1.07 ‘Mr. Jones’ Review – The Good & The Bad


Here’s our short and sweet good and bad review:

THE GOOD

1) Some important back-story developments and reveals – notably with Olivia showing more sides to her character, Peter’s recollection that his father went all B.F. Skinner on his ass as a child, and Broyles becoming more 3 dimensional.

2) Pattern-events are still happening in Olivia’s back-yard, but finally she got to get out of Boston and fly to Germany (on-board a Massive Dynamically engineered plane, no doubt), where her Observer friend was waiting for her.

3) Brilliant casting – the actors portraying Agent Loeb, his wife Samantha and especially the fantastic Mr. Jones, were, well, fantastic! Jared Harris (Mr. Jones) has something of the Michael Emerson‘s about him, and that is a very very very good thing. Please can Jared be recurring? Pwretty please? Oh, and that “tick-tock” noise that he made with his mouth as Olivia ran out of time, genius!

4) An incredibly intricate yet delicious plot. Yes, thinking was required in this episode, but this is why we love serialized shows from the JJ. Abrams stable.

5) The parasite. So cute, I want to buy one.

6) Walter Bishop. The man is crazy, he places scientific wonder over the lives of human-beings (his son included). He was devastated when the parasite died, he was closing the curtain on a piece of engineering that he respected more than he abhorred. This allows us to get inside his head-space a bit, he is able to brush aside the evil intentions of the science he comes across due to the genius of the creation.

7) The fringe science. Sure, the way in which Mr. Smith got shot in the head was a bit too convenient in allowing for the clever stuff with Peter’s horizontal lines thing, but the improvisation crafted by Walter and the subsequent deciphering of the “Little Hill” answer was amazing, and in a “Fringe” sort of way, it actually made sense. I mean, getting shot in the head would surely damage certain brain functions, just as it would a computer’s functions. Therein also lies an important comparison (or parallel) that we might see played out over certain arcs - the human brain and the computers made by man.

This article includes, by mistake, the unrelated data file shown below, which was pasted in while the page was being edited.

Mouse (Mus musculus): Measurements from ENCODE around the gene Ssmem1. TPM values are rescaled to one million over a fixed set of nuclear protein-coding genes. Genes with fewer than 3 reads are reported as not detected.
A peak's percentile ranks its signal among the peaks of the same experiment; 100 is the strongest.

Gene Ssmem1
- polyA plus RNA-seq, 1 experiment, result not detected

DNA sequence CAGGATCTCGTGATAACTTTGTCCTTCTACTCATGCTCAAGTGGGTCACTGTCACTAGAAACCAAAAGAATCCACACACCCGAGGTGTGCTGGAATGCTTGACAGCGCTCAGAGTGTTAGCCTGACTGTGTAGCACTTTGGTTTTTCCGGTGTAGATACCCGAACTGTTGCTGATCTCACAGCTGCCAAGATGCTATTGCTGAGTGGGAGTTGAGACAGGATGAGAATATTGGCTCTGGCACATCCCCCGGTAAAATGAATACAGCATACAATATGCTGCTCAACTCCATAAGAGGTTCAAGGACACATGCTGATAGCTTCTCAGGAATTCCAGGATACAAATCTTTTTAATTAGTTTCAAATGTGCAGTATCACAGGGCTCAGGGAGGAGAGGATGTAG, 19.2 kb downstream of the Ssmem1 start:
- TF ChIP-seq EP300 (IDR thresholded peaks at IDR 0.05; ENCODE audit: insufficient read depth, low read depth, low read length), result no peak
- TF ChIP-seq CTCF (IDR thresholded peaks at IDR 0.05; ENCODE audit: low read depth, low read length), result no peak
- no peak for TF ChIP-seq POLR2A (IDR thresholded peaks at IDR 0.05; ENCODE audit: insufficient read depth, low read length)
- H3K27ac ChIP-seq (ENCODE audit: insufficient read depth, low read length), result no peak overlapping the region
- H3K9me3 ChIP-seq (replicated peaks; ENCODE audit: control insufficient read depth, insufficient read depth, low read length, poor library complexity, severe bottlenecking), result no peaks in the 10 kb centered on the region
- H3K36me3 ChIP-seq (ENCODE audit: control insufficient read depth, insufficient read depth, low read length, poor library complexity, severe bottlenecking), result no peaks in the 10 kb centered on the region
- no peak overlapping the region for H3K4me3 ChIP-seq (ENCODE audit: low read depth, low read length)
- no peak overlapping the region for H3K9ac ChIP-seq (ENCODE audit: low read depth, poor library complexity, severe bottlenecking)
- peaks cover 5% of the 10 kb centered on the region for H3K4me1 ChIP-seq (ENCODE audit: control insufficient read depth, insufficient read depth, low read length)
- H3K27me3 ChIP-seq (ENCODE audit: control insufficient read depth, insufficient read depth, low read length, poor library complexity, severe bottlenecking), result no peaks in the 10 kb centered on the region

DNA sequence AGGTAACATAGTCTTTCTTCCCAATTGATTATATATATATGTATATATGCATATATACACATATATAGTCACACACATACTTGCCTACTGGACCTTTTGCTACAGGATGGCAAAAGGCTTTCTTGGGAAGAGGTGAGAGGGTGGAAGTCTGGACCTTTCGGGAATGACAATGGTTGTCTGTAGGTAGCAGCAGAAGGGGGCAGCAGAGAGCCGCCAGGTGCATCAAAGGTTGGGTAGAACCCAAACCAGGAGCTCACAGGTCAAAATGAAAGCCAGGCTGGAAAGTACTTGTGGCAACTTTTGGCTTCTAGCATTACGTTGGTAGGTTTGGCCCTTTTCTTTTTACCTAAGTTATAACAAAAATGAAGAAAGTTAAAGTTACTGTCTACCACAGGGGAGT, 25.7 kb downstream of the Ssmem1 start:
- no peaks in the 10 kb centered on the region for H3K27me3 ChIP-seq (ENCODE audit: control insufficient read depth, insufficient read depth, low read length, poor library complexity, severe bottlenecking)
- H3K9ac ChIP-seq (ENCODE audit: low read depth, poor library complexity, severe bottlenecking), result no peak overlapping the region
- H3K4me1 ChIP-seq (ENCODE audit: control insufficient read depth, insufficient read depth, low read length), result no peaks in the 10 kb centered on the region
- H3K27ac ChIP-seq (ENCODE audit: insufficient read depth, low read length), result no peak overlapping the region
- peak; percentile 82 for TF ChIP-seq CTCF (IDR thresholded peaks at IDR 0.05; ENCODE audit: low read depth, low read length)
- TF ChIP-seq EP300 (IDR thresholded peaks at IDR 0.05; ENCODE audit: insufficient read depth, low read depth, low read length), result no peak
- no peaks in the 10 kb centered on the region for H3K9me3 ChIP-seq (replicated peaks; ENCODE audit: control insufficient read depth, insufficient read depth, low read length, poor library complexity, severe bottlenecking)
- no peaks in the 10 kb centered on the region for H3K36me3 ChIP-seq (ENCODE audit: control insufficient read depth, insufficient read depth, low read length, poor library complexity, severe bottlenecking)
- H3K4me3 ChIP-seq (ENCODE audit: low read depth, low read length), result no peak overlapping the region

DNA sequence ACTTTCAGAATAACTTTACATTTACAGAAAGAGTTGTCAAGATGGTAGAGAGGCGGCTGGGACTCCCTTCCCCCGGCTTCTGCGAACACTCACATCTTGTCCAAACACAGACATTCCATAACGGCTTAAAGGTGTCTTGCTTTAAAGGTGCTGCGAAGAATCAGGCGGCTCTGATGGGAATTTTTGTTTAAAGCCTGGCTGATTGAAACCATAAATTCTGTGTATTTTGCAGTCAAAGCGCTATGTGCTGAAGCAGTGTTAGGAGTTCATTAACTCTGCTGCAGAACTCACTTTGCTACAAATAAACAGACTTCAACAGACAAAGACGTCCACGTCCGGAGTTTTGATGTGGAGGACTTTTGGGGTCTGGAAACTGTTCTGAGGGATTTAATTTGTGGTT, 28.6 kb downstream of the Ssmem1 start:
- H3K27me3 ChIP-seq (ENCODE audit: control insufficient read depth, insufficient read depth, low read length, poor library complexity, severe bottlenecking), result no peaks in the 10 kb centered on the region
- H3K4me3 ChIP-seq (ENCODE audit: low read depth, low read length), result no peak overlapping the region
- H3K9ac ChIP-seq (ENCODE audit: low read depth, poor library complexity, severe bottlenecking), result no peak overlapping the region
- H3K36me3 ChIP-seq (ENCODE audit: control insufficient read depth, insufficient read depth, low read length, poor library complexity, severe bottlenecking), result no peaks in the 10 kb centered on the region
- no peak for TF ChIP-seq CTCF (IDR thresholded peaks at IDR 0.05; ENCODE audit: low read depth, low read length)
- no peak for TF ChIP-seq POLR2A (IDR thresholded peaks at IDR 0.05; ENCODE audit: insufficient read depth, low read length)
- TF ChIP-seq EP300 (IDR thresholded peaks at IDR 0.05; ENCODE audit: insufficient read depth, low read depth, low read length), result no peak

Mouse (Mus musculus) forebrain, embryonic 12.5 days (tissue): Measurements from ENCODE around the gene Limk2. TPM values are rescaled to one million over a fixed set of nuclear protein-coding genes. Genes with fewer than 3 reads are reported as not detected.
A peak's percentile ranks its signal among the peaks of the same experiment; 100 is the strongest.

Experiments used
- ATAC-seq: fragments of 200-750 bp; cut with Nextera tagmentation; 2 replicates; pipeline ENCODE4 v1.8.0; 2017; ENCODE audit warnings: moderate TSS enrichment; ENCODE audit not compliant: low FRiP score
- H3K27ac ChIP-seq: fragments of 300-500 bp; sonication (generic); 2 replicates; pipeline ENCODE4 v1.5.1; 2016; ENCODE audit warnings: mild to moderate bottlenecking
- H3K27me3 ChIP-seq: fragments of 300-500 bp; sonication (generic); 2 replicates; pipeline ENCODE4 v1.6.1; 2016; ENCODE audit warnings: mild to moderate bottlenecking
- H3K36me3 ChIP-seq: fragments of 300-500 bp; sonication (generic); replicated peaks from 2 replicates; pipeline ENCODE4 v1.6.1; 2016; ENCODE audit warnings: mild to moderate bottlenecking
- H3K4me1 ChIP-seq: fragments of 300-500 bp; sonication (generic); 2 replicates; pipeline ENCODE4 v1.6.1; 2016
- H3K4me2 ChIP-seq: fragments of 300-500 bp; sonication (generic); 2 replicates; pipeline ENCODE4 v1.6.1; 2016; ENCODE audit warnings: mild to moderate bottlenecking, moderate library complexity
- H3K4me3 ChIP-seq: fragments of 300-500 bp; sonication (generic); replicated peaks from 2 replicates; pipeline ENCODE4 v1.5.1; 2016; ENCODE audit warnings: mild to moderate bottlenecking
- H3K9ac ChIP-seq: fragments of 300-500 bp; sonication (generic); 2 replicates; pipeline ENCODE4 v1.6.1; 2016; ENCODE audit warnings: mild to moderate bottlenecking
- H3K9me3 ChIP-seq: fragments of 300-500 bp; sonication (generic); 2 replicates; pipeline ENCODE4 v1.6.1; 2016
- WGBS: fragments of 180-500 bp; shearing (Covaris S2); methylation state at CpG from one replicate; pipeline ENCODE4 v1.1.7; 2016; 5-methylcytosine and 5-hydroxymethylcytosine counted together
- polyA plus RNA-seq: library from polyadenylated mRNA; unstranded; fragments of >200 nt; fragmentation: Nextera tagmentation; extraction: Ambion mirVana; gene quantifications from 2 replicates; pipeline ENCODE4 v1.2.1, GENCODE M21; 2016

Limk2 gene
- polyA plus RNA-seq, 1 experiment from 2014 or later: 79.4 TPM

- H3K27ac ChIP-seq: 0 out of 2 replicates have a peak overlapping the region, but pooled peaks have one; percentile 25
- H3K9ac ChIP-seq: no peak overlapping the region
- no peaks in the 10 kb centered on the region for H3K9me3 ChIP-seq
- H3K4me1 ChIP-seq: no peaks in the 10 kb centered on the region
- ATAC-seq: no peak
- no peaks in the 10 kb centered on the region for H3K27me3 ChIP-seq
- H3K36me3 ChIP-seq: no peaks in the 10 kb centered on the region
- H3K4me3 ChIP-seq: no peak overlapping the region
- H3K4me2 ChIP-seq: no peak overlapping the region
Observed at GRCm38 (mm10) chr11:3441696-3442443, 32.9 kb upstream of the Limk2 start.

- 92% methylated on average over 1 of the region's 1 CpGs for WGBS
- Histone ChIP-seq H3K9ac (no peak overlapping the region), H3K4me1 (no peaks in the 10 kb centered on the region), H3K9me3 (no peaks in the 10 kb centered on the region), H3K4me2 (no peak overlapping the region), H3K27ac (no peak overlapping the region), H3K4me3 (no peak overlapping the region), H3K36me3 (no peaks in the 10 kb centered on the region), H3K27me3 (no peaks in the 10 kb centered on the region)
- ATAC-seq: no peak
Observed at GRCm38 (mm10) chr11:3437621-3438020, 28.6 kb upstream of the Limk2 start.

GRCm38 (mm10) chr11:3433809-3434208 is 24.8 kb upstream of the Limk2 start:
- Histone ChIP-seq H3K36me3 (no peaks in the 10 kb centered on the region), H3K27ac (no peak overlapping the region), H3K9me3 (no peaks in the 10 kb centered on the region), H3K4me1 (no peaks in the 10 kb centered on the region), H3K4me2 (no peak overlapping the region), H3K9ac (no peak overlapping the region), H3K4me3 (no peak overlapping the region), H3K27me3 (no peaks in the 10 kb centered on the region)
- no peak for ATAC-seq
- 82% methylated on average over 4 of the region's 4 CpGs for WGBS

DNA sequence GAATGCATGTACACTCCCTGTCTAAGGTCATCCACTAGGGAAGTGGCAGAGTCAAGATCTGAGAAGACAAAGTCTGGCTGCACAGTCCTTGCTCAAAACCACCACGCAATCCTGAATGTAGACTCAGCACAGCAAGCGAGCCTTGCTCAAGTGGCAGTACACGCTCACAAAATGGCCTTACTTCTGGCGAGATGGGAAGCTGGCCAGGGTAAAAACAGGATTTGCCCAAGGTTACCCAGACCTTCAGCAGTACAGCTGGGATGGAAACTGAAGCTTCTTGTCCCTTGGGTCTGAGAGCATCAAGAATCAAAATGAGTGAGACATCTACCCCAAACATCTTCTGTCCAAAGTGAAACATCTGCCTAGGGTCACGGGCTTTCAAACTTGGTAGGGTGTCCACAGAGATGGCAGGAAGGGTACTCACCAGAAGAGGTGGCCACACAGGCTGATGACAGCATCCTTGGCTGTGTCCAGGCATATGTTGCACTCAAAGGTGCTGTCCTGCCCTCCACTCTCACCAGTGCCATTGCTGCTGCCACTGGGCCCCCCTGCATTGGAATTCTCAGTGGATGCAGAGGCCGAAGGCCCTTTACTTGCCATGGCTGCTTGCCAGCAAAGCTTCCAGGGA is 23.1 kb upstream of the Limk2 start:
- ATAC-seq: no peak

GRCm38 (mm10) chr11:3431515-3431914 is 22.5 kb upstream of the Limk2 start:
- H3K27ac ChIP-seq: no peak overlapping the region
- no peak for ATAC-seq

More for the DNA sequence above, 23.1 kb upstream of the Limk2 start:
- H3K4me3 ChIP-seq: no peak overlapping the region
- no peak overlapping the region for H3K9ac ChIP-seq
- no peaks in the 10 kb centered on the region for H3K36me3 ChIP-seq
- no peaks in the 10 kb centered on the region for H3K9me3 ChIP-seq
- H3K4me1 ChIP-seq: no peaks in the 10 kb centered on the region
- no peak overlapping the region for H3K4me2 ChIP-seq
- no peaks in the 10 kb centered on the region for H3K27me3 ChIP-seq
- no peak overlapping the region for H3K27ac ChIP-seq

8 ) Astrid. OK, OK, she’s still as useless and Gene, but she’s just sooo cuuute. She also has the patience of a saint dealing with Walter and Olivia barking orders at her, and did I say she’s sooo cuuute? We like Asteroid.

9) Olivia’s hair. Yikes! It’s such a mess! That’s a good thing though, she’s been through hell and she’s an intense FBI agent who’s not so vain. Thing is Torv still looks fantastic (that’s for you, haters!). Great casting JJ, we tip our Observer hats to you.

10) Plenty of mythology and overarching story-line potential. This is how we like it.

THE BAD

1) Continuity. As Page 48 pointed out in the comments, where exactly was this ‘punishment’ that Broyles promised Olivia in the last episode? Broyles doesn’t strike me as someone with a short memory, so why no reference to her “not getting away with it that easily” thing? Seriously, why put it in the last episode if there’s not going to be any follow up to it? We had the same thing when Walter attacked Astro, and I fear we might experience similar ‘forgetfulness’ with Peter not angsting over his father’s experimentation on him (both as a child and in this episode!).